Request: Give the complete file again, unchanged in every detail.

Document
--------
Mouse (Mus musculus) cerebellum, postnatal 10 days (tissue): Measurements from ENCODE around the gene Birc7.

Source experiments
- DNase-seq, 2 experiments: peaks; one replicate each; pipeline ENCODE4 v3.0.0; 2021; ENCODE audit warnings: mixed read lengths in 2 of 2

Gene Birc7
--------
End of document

Mouse (Mus musculus) cerebellum, postnatal 10 days (tissue): Measurements from ENCODE around the gene Birc7.

Source experiments
- DNase-seq, 2 experiments: peaks; one replicate each; pipeline ENCODE4 v3.0.0; 2021; ENCODE audit warnings: mixed read lengths in 2 of 2

Gene Birc7